A Fine Way To Bid Farewell to June
Tim and I were far from done after our climbs in the Wind River Range.
If you ask most climbers to choose between the Winds and the Absaroka Range, most will choose the Winds for their solid alpine and rock routes in the heart of some of America's most beautiful mountains. And anyone who has ever been into the Winds will admit it's hard to blame them for that.
But there are some who venture into the Absarokas and become hopelessly enthralled by them. You are reading the words of one such person, and Tim is another. It is hard to say exactly what it is about the Absarokas that so captivates a relative few-- though it has something to do with not the quality of the climbing but rather the ruggedness, the vastness, the wildness, and the opportunities for solitude and exploration-- but the grip is unyielding and, fortunately, welcome.
The Absarokas are like a beautiful woman who will never be faithful. You give yourself to her because you really have no other choice; you open yourself to her even though you know you shouldn't; you let her hurt you but keep going back. You belong to her.
Tim and I chose Two Ocean Mountain as a morning objective; I knew from another SP member that the summit block was supposed to be technical and rotten, but we figured we could at least get very high on the mountain and, since the climb would be short distance-wise and without a great deal of elevation gain (around 1200' and less than 4 miles RT), we would have energy left for an afternoon climb.
The afternoon objective would be the northwestern summit of the Pinnacle Buttes.
If the mountain gods had wanted, they could have made Wyoming’s Pinnacle Buttes a climber’s paradise. Many of the ingredients are there-- gorgeous setting, alpine conditions, terrifying exposure, dramatic spires and big walls. Yes, they indeed could have made this unique and spectacular massif a climber’s heaven.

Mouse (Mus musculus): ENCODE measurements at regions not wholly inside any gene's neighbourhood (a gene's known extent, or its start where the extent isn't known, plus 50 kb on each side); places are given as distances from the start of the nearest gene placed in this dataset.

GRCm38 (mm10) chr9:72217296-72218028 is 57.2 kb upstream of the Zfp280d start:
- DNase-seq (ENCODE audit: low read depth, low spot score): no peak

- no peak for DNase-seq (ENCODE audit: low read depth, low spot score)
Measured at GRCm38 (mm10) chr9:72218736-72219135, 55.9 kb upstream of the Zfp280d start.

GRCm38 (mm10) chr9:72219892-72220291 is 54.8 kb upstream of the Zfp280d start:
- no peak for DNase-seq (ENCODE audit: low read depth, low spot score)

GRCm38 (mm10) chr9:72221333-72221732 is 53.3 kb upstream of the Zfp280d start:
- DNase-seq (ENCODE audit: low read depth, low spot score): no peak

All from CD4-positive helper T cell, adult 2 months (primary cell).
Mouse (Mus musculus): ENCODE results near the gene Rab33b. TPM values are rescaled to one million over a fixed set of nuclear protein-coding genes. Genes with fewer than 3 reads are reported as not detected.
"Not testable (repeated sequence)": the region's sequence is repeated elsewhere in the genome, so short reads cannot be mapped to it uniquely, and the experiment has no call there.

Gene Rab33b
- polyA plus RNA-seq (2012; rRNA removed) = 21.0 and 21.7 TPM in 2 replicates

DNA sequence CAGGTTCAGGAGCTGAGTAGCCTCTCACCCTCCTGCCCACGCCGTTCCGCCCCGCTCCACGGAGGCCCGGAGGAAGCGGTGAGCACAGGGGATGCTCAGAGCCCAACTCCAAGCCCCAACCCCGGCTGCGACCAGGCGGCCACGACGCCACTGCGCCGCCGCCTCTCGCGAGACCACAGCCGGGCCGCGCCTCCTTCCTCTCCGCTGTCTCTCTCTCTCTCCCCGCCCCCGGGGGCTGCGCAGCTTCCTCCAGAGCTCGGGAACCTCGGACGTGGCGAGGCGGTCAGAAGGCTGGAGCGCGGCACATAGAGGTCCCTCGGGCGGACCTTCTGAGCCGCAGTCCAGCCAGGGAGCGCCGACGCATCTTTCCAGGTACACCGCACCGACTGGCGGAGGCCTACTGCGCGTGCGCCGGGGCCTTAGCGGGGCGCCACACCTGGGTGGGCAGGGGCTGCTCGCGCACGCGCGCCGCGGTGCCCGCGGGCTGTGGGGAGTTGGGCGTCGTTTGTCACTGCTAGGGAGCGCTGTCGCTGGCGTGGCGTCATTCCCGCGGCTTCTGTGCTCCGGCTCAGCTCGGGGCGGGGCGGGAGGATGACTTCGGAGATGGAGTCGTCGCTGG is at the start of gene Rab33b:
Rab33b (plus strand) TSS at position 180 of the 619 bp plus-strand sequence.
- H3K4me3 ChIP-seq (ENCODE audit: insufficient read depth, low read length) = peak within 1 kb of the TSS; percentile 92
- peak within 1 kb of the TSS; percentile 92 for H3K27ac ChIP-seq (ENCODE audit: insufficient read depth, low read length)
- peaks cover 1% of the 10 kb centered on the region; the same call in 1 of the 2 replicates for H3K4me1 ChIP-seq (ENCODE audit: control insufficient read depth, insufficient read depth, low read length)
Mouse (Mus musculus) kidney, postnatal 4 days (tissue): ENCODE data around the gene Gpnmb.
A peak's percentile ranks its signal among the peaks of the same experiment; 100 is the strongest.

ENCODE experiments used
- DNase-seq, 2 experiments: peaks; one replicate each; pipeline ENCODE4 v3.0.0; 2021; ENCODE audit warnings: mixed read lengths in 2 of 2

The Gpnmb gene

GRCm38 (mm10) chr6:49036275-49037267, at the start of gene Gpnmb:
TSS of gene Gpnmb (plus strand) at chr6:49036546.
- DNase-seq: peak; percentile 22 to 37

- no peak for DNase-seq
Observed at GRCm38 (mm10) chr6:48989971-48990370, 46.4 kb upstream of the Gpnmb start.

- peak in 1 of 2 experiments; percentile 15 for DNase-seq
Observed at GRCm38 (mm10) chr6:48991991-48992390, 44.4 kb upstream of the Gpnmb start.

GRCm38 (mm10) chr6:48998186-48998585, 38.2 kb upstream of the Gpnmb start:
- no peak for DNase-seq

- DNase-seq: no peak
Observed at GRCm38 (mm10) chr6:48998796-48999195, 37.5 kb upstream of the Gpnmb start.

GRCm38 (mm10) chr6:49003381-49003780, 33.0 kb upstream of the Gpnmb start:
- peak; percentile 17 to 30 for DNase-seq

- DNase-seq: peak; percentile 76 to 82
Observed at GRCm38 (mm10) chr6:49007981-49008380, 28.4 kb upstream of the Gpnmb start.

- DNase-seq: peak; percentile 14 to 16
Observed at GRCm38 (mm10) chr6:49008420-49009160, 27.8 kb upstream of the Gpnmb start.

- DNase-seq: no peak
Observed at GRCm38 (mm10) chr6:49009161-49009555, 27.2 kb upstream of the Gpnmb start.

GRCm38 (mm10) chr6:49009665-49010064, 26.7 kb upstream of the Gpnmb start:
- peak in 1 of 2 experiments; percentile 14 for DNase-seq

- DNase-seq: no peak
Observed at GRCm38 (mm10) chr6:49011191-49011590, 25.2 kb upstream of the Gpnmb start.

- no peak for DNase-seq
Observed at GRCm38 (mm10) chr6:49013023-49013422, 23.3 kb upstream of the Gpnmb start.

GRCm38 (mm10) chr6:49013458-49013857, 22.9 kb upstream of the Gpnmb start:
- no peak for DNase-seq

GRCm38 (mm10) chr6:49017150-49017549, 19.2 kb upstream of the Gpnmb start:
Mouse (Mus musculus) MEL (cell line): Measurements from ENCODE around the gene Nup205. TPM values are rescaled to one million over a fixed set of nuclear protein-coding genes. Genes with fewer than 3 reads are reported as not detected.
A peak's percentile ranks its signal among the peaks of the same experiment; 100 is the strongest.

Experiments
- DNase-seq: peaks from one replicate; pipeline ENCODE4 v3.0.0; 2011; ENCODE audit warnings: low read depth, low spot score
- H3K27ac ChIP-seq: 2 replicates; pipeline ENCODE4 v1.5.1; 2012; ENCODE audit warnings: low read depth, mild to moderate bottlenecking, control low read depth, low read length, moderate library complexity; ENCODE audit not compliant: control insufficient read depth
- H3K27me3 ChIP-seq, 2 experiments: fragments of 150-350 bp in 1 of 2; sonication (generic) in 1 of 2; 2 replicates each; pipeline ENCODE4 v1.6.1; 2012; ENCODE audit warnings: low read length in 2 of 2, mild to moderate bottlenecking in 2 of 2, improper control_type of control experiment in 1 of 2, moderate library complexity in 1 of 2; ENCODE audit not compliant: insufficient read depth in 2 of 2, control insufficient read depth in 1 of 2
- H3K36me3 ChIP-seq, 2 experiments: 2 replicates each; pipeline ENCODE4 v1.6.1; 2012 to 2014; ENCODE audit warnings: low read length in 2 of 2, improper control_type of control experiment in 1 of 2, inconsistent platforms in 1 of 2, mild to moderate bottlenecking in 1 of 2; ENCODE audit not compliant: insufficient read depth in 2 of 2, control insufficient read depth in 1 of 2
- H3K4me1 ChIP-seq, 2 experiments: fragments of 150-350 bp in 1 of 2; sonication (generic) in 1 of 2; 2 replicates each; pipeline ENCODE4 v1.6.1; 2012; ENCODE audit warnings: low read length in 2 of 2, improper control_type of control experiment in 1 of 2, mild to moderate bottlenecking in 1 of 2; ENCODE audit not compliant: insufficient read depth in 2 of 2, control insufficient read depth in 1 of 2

But they didn’t, for they also reached down and turned the rock into rotten junk. Beautiful, yes, but treacherous and deadly, like a woman out of film noir or hard-boiled pulp fiction. Like a Siren. Like a rattlesnake. Like forbidden fruit. You get the picture.
Such a shame, sort of. Almost without doubt, there are clean, solid sections with stiff grades that would thrill technical climbers, but the overall quality of the rock is probably the principal reason that the climbing crowd has largely bypassed the Pinnacle Buttes. Other reasons: the off-trail bushwhacking approaches; the fact that the area is, as a friend once put it, “Bear Central” (and this is Wyoming, so the reference is to grizzlies); and the proximity of the Wind River Range and the Teton Range, both of which are visible from atop the Pinnacle Buttes.
Instead, this formation that awes the viewer no matter where he or she views it has dwelt in photographic fame and climbing obscurity. Many of the pinnacles have never, to common knowledge, been climbed, and the many summits, both major and minor, are the realm of bighorn sheep, marmots, eagles, a few wilderness-seeking scramblers, and lightning.
So the Pinnacle Buttes actually are a climber’s paradise-- a paradise for climbers who enjoy route-finding and scrambling; a paradise for climbers who prefer solitude, scenery, and discovery to trophies; a paradise for climbers who love heights and exposure with nothing for protection but wits, balance, and good luck; and a paradise for technical climbers daring enough to explore and test the mostly unexplored and untested routes.
And so we chose the NW Pinnacle Butte. It is the third-highest summit in the complex, a separate "peak" by prominence standards, and a mountain with the promise of a good mix of real mountaineering-- bushwhacking, route-finding, snow climbing, and scrambling.
We had one hell of a good time.
And Tim got to do his first glissade.
Clicking on the pictures below will, in many cases, provide information on route conditions.